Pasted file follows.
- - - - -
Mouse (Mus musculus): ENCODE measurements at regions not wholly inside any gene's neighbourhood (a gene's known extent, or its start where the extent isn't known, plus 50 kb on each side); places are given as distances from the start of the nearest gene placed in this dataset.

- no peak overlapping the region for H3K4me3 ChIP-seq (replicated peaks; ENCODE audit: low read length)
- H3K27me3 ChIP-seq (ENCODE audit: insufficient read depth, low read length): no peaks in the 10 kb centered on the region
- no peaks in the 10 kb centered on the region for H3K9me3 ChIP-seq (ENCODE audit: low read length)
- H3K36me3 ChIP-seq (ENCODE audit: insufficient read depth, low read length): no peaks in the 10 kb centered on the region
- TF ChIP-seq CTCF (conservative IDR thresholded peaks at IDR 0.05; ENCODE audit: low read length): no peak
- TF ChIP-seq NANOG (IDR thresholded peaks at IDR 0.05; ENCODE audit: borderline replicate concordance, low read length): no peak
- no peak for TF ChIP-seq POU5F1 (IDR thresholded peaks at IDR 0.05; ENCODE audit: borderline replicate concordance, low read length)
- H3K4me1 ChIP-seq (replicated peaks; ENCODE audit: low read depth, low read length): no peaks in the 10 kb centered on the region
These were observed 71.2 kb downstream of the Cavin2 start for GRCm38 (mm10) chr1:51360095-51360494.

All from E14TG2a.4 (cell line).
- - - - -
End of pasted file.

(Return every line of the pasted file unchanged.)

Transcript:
Mouse (Mus musculus): ENCODE measurements at regions not wholly inside any gene's neighbourhood (a gene's known extent, or its start where the extent isn't known, plus 50 kb on each side); places are given as distances from the start of the nearest gene placed in this dataset.

- no peak overlapping the region for H3K4me3 ChIP-seq (replicated peaks; ENCODE audit: low read length)
- H3K27me3 ChIP-seq (ENCODE audit: insufficient read depth, low read length): no peaks in the 10 kb centered on the region
- no peaks in the 10 kb centered on the region for H3K9me3 ChIP-seq (ENCODE audit: low read length)
- H3K36me3 ChIP-seq (ENCODE audit: insufficient read depth, low read length): no peaks in the 10 kb centered on the region
- TF ChIP-seq CTCF (conservative IDR thresholded peaks at IDR 0.05; ENCODE audit: low read length): no peak
- TF ChIP-seq NANOG (IDR thresholded peaks at IDR 0.05; ENCODE audit: borderline replicate concordance, low read length): no peak
- no peak for TF ChIP-seq POU5F1 (IDR thresholded peaks at IDR 0.05; ENCODE audit: borderline replicate concordance, low read length)
- H3K4me1 ChIP-seq (replicated peaks; ENCODE audit: low read depth, low read length): no peaks in the 10 kb centered on the region
These were observed 71.2 kb downstream of the Cavin2 start for GRCm38 (mm10) chr1:51360095-51360494.

All from E14TG2a.4 (cell line).